Tire Tracks: BMW M1
In 1966, Lamborghini proved there was no better place for a sports car to have the engine, than over the driver’s shoulder. many mid-engine designs like the Countach, Testarossa, Esprit, and GT-40. Have become popular icons. But others just as spectacular have slipped through the cracks of history into relative obscurity. That’s where our own Roger Mecca comes in, with a mid-engine classic that deserves and respectfully demands our attention.
ROGER MECCA: In the 1960s and 70s, the Italians ruled the mid-engine supercar universe.
But in 1978, an unlikely name threw their hat into the ring, with a car that has since become as exotic and legendary as anything with a horse or bull on the hood.
"The company was BMW and the car was the M1, the first and only mid-engine supercar BMW would make until the I-8, more than 30 years later. But when you consider everything that went wrong trying to create the M1, it’s a miracle it was ever made.”
In the 1970’s, the BMW CSL dominated touring car racing. But after Porsche debuted the 935, BMW saw fewer podiums and decided a new weapon was needed for the racetrack. They conceived a mid-engine bullet that would be both fast and agile enough to blitz the Porsche. But BMW was not in a position to build such a beast. Luckily, they knew who could.
“BMW turned to the kings of mid-engine sports cars, the Italians, and agreed to have Lamborghini build the cars. BMW would provide the engine, a 3.5 liter straight six that would later go on to power the first M5. And to design this beautiful body, BMW enlisted the man many consider to be, the greatest car designer in history.”
That man was Jor-Jet-Oh Jew Jar-Oh, a name attached to some of the most lauded brands in automating, including Ferrari, Alfa Romeo, and Maserati.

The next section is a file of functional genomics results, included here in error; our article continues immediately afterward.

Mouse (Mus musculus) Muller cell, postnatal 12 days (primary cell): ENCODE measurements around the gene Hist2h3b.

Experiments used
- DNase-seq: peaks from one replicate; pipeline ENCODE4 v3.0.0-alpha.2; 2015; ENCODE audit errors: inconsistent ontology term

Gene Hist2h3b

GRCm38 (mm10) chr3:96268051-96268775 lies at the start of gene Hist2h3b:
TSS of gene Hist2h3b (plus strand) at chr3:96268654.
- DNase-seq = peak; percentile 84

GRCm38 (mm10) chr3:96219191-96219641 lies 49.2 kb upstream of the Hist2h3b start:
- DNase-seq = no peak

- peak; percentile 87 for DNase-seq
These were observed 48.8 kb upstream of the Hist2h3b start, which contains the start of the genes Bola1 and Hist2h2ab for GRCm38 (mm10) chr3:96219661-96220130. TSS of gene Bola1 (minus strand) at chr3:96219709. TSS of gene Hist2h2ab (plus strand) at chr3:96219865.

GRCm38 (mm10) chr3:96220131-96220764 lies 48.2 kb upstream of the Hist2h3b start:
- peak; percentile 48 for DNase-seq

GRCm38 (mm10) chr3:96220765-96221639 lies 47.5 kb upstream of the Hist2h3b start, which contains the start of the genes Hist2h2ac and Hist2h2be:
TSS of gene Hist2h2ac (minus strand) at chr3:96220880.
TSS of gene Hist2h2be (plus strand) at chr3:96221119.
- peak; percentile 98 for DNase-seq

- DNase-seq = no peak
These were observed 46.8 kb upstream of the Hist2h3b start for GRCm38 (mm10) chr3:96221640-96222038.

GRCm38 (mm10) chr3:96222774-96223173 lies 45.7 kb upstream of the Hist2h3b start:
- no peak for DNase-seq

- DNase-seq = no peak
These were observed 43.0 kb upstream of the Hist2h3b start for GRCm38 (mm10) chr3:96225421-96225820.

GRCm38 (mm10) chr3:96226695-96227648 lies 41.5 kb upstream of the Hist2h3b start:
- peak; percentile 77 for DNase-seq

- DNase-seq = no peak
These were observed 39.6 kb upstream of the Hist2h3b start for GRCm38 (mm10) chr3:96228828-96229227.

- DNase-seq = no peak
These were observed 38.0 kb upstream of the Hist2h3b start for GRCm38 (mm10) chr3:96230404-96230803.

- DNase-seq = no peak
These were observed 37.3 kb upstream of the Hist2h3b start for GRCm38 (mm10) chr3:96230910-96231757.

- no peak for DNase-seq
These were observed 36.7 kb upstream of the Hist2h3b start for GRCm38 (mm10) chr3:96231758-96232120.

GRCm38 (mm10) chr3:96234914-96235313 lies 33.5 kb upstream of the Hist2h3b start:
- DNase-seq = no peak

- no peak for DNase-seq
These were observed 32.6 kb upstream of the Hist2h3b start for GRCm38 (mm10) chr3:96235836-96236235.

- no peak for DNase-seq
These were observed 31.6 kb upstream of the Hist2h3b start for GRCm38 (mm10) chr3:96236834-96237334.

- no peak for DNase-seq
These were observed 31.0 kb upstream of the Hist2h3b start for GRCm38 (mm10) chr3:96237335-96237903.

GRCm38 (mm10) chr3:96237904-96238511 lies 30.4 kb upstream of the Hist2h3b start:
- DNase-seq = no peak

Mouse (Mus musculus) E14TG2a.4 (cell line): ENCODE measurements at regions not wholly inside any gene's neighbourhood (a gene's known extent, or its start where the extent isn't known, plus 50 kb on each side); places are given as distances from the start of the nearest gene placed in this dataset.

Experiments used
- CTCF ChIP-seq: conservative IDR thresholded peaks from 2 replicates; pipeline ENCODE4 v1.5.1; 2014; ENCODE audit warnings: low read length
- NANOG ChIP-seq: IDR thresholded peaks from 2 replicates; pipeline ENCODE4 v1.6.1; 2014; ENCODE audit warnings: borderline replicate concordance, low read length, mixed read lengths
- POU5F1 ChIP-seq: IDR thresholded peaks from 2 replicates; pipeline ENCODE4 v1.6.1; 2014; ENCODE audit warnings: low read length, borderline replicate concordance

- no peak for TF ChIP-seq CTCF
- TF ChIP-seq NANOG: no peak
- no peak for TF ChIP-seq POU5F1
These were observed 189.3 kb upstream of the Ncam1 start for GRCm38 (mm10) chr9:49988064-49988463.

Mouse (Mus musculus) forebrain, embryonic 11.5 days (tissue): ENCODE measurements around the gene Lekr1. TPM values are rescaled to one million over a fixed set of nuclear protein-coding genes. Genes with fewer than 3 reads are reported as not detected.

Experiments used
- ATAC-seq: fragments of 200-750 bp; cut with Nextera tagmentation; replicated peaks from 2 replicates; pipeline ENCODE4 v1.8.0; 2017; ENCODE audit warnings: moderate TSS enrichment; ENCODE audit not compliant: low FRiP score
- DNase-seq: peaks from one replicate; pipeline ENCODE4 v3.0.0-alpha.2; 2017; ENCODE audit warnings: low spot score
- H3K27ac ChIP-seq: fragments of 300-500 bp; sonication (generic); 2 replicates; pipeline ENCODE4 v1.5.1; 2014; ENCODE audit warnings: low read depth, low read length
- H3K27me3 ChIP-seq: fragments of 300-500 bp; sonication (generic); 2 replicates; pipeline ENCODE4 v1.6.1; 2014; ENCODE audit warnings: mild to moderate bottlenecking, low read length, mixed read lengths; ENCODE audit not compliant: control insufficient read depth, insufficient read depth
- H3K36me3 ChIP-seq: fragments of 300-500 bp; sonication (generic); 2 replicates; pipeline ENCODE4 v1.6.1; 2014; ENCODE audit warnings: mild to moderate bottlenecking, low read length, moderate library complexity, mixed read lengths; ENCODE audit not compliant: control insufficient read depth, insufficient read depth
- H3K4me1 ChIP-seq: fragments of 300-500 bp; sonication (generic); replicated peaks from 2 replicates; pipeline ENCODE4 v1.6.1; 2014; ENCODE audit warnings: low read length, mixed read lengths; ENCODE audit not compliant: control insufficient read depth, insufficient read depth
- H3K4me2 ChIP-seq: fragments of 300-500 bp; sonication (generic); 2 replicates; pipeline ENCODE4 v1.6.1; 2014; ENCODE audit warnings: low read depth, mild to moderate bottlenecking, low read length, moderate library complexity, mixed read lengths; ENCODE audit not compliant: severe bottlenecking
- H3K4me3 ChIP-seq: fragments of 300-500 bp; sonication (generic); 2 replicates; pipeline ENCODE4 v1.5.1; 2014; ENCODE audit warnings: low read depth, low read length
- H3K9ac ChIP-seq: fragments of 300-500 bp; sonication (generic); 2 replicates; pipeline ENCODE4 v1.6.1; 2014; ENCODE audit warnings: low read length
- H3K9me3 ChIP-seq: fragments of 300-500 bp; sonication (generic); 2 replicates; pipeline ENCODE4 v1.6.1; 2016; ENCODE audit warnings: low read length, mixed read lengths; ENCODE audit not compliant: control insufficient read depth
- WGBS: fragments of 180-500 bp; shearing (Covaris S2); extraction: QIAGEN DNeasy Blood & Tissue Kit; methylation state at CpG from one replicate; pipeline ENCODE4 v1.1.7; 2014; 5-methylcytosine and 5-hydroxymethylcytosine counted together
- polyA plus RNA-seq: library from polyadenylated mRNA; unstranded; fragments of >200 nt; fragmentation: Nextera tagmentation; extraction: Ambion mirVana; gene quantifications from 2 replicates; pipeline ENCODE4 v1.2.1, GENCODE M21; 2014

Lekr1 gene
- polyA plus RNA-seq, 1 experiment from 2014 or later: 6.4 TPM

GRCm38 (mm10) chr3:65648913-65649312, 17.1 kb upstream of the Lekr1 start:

Afraid people would mistake it for an Italian import, its rumored BMW put two badges on the back to eliminate any speculation of who made the car, as it went screaming by drivers on the road, or the track.
“With an epic designer in place, an agreement with the masterminds at Lamborghini, and Porsche firmly in the crosshairs, The M1 was poised for success. But then reality set in, and to say the project became a disaster would be… an understatement.”
In order to qualify for racing, BMW had to produce 400 cars for public sale in 24 months. Lamborghini promised to deliver at least two a week, even building seven prototypes. But then Lamborghini hit a rough financial patch, creating massive delays. BMW panicked.
As the story goes, several boardroom squabbles resulted in BMW literally breaking into the Lamborghini factory in the middle of the night to take back the prototype M1s, fearing they would go into receivership and be sold for scrap.
"So with the clock ticking, BMW had to scramble and find vendors who could build the parts and the body, and another vendor who could put them all together. But by that point it was too late. The racing rules had changed and the M1 no longer qualified. So suddenly BMW was left with a race car, and no race.”
Eventually, 453 M1’s were built- 399 for public sale and 54 specifically for racing.
After so much expense and effort, BMW was determined to get them on the track. So they came up with the perfect solution: invent their own race- the BMW ProCar Championship.
"It lasted for only one season in 1979, as a support series for Formula 1, with many drivers actually doing both races.
In fact, the legendary Nikki Lauda won the ProCar championship. And then, the FIA racing rules changed again and the M1 DID qualify. But by then, BMW was firmly focused on open wheel racing and the M1 faded into history.” Which is a shame, because unlike so many other mid-engine supercars of the period, the M1 is as wonderful to drive as it is to look at.
In fact, the M1 is arguably the world’s first truly sensible, useable, European mid-engine exotic.
"Zero to sixty takes about five and a half seconds, which isn’t fast by today’s standards, but it was back then.
And the 273 horses from that straight six give me just enough oomph to let me know I’m in a serious sports car. I’ve got power at any point in the rpm band. And on the other hand, its actually very civilized. I can see out clearly, the shifters nice and easy, The clutch isn’t too heavy, I can reach all the dials. It’s the kind of car you take on a lazy road trip up to the alps.”
But it’s certainly not lazy in the corners! The M1 handles beautifully, with outstanding feedback, and loads of grip that gives you more and more confidence, the faster you go.
You settle in quickly and after only a few minutes, you feel as though you’ve been driving it for years. Simply get in, turn the key and drive.
“Unfortunately, with fewer than 400 made and less than that on the road today, the chances of experiencing an M1 like this are becoming increasingly difficult. So if you ever do get the opportunity to see one, let alone drive one, just remember how close we came, to never having it at all.”